That US$21b debt to Haiti
Peta-Anne Baker, Contributor
People cover their faces as they walk past bodies lying in the street in Port-au-Prince on Friday.
In the midst of our feelings of heartbreak and sympathy for the people of Haiti, take a moment to consider why the devastation is so great. Go behind the popular refrain that Haiti is the poorest country in the Western Hemisphere. Refuse to be satisfied with statements that the lack of proper building codes is what caused the collapse of buildings constructed like sandcastles at the beach.
Even if you reject the overt racism of people like television evangelist Pat Robertson and commentators like Rush Limbaugh, beware the more subtle racism that highlights the Haitian people's mud-cake eating, HIV status and low levels of literacy without asking about its causes.
There is a strong foundation for arguing that the seeds of the current crisis were laid in 1825, when Haiti agreed to pay France 150 million gold francs in compensation for the alleged losses incurred by French plantation owners when the Haitian people won their independence in 1804. This figure is said to have amounted to more than twice the country's net worth at the time. The agreement was made at the point of the guns on the French warships sent to recolonise the island, and after economic boycotts imposed by France, Spain and the United States.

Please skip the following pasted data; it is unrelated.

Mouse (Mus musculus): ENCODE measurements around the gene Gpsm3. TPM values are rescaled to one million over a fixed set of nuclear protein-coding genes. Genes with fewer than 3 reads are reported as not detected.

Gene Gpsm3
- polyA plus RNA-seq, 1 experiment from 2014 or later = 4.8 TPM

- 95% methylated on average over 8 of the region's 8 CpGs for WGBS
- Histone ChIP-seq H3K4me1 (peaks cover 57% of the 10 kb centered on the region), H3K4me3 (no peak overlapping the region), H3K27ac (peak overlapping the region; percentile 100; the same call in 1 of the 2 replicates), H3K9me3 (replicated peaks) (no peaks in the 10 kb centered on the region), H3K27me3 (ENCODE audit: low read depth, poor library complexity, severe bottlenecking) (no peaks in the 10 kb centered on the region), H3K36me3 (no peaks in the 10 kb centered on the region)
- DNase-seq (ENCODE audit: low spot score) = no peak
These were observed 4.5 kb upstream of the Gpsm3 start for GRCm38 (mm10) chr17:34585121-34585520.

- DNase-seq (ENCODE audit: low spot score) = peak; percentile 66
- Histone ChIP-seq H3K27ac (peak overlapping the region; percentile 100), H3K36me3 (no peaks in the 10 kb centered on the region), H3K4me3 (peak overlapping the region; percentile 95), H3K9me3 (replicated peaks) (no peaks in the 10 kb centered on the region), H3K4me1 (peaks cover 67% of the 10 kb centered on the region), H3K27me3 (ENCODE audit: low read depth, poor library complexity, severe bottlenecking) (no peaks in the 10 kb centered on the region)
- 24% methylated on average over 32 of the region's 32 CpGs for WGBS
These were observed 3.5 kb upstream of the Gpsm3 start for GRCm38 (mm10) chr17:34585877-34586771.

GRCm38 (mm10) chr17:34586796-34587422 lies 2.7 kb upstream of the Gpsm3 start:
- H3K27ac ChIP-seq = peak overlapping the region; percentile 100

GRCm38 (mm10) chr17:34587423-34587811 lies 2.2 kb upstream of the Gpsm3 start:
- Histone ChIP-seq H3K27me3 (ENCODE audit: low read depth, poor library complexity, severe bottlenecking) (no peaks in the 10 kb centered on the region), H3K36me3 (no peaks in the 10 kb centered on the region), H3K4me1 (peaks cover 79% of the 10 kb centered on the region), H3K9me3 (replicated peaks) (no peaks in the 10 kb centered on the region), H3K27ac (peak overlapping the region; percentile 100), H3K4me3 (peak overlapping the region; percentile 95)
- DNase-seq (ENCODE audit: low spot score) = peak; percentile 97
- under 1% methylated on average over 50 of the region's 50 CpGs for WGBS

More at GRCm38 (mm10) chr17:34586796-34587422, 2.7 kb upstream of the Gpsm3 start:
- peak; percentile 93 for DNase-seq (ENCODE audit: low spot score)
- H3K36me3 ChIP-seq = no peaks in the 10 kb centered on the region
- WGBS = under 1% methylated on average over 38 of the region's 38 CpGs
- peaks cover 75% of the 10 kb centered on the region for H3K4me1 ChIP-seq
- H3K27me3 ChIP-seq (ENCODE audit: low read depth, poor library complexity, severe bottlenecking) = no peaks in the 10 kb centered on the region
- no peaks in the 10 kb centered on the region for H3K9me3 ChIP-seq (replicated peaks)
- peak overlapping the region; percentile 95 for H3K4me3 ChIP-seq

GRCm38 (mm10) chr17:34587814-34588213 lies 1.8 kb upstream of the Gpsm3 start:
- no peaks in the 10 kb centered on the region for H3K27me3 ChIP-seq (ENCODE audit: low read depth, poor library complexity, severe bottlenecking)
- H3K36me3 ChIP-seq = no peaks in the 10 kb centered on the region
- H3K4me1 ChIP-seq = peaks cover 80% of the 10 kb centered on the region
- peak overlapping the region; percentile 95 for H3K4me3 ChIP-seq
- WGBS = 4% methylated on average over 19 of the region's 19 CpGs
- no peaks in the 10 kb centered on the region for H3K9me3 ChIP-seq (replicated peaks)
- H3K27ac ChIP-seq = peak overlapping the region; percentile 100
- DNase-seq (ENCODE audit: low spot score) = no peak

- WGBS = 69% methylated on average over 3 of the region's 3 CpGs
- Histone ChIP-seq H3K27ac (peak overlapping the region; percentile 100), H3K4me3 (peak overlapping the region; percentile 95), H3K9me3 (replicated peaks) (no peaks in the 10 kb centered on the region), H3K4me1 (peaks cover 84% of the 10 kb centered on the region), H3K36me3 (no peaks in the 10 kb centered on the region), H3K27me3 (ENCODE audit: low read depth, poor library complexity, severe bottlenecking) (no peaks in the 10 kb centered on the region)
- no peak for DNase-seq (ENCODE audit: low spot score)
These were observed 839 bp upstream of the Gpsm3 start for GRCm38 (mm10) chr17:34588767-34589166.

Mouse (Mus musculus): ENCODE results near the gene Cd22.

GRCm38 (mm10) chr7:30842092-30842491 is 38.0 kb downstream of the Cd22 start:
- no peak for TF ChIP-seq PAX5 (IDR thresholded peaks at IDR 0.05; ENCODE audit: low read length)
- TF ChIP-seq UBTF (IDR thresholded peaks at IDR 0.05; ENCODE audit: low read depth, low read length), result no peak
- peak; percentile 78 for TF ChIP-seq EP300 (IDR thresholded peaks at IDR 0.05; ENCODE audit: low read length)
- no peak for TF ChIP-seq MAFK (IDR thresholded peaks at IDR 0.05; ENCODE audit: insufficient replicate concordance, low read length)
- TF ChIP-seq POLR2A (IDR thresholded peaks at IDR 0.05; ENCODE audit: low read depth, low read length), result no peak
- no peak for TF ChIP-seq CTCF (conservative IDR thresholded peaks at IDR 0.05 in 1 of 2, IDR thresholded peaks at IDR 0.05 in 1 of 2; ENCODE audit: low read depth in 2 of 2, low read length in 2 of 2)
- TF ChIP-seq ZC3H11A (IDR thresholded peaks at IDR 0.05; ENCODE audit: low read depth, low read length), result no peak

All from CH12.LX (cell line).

Although the figure was reduced to 90 million francs, it still took 122 years to be repaid. In 2003, then President Jean-Bertrand Aristide demanded reparations in the amount of US$21 billion, the estimated current value (plus interest) of the money that was paid over to France. There are those who think that this demand is not disconnected from Aristide's removal the following year.
In fact, Haiti's post-independence history could be characterised as a continuous series of interventions by the major Western powers (France, Germany, the United States and even Britain), coups and counter-coups, and classic scenarios of the country's minority interests (mixed-race Haitians schooled in France, resident expatriates and the military) aligning themselves with these foreign powers and business interests to ensure that they remained the beneficiaries of all that Haiti has ever produced.
Unconditional debt cancellation
It is not surprising, therefore, that the first independent Black nation of modern times finds itself in its current state. It has scarcely had space to breathe much less grow in the 200 years since its birth. Although two-thirds (approximately US$1.2 billion) of the country's debts have been cancelled under the Highly Indebted Countries (HIPC) initiative of the World Bank and International Monetary Fund (IMF), the conditions of the write-off have been as onerous as the debt they were supposed to relieve.
In any event, the debts that have been written off are those which have been contracted up to 2004. Debts incurred in the past five years must also be taken into account. In this year alone, Haiti is due to pay a further US$10 million to the IMF and the Inter-American Develop-ment Bank. It was an unpayable debt even before the earthquake, in much the same way as the need for food, education, housing and health care was urgent before January 12.